California has been the focus of numerous class action wage and hour suits involving retail managers and assistant managers. One reason is that California law defines the executive exemption slightly, but significantly differently than, federal law. Under both the FLSA and California law, courts will consider whether the employee’s “primary duty” is management. While under federal law that question is qualitative (which duties are the most important?), California applies a quantitative test (does the employee spend at least 50 percent of their time managing?). As a result, employees who would clearly be exempt under the FLSA may not be in California, a trap that has ensnared many national employers.
A recent case from the Central District of California demonstrates that even under this more difficult standard, class certification may not be appropriate. In Velazquez v. Costco, Case No. SACV-11-00508-JVS (C.D. Cal., Oct. 11, 2011), the plaintiff sought to represent a class of Costco “receiving managers” throughout the state of California. She alleged that she and the other receiving managers were misclassified as exempt because they spent more than half of their time on non-exempt duties. She sought to recover overtime, as well as other California forms of relief, on behalf of the class.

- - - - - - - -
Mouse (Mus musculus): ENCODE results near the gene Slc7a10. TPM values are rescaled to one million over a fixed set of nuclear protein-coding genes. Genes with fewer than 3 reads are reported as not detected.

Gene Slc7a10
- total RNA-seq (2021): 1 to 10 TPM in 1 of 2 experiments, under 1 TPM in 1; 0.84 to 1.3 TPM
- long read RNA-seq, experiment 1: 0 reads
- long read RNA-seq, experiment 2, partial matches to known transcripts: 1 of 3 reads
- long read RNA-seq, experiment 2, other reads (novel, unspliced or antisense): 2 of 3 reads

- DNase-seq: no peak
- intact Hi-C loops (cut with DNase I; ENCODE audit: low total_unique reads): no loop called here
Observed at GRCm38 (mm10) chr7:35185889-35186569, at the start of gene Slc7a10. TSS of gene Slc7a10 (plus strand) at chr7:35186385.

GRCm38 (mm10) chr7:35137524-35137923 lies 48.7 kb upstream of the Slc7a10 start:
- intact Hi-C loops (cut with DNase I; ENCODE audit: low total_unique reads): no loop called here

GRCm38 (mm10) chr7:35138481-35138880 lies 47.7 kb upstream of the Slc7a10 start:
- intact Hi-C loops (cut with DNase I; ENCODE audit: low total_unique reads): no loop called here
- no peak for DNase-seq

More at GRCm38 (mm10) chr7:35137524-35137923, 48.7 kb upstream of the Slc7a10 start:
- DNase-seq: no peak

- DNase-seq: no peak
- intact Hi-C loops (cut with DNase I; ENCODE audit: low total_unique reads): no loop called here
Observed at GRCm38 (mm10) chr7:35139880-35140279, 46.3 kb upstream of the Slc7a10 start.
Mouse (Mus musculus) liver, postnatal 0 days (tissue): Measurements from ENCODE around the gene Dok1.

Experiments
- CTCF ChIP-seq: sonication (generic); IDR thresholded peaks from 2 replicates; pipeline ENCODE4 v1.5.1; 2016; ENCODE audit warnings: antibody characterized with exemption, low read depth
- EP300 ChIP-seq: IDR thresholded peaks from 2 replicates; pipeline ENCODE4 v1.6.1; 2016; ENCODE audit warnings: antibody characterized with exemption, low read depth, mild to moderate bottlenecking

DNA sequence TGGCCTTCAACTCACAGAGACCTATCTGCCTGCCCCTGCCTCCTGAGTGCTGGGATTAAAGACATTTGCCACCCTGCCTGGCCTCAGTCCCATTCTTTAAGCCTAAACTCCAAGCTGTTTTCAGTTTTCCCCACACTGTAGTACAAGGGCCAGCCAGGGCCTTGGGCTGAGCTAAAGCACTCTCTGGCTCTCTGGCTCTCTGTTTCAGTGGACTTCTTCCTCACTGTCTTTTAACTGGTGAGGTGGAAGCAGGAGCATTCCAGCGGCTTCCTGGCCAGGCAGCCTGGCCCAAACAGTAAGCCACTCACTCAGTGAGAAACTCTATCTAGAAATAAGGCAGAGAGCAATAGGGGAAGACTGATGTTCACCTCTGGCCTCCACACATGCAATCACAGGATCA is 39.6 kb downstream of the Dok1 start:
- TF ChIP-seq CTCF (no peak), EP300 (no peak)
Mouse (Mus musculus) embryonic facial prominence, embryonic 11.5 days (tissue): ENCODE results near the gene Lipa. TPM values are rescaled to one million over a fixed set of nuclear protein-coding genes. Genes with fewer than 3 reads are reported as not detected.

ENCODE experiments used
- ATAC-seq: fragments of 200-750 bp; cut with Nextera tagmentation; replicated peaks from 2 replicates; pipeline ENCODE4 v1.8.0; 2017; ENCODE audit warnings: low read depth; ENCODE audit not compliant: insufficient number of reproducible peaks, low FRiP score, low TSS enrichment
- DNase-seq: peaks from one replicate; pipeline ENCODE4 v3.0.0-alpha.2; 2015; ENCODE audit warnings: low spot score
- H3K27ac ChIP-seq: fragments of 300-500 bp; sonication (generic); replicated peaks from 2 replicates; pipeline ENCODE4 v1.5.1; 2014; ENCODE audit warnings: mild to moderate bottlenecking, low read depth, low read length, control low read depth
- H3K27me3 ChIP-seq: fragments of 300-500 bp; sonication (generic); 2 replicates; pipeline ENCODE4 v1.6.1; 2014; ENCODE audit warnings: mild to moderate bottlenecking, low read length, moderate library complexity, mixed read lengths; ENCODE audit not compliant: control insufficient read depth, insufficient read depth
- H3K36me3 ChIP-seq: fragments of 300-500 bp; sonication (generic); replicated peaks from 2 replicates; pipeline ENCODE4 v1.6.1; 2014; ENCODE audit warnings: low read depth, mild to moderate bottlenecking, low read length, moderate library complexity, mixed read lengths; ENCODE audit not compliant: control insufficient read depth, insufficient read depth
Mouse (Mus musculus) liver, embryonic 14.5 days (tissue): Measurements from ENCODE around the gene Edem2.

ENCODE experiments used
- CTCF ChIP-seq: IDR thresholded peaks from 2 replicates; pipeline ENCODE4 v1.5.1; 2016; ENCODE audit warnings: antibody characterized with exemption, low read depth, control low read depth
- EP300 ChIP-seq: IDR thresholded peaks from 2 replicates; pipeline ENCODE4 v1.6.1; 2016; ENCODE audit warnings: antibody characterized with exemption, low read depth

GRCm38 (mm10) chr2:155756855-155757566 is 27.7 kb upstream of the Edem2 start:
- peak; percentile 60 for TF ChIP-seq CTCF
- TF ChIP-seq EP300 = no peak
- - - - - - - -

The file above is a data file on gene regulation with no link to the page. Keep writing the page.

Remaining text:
The court expressed some concern over whether the claims could satisfy the Rule 23(a) requirement of commonality given the Supreme Court’s decision in Wal-Mart Stores, Inc. v. Dukes, 131 S. Ct. 2541 (2011), but assumed they had been met for purposes of its analysis. Instead, it focused on the Rule 23(b) element of predominance. It found that the plaintiffs’ claims did present a common question of law (whether they properly classified as exempt), but that the fact issue of how the managers spent their time varied widely. It noted that the day-to-day work duties of the receiving managers varied based on factors such as the specific store, the individual’s experience, and the preferences of local management. The need to examine these and other factors meant that class issues did not predominate and also that a class would not be a superior means of handling the action. Accordingly, it denied certification.
The Bottom Line: even in California, differences in how employees spend their time can defeat class certification in wage and hour cases.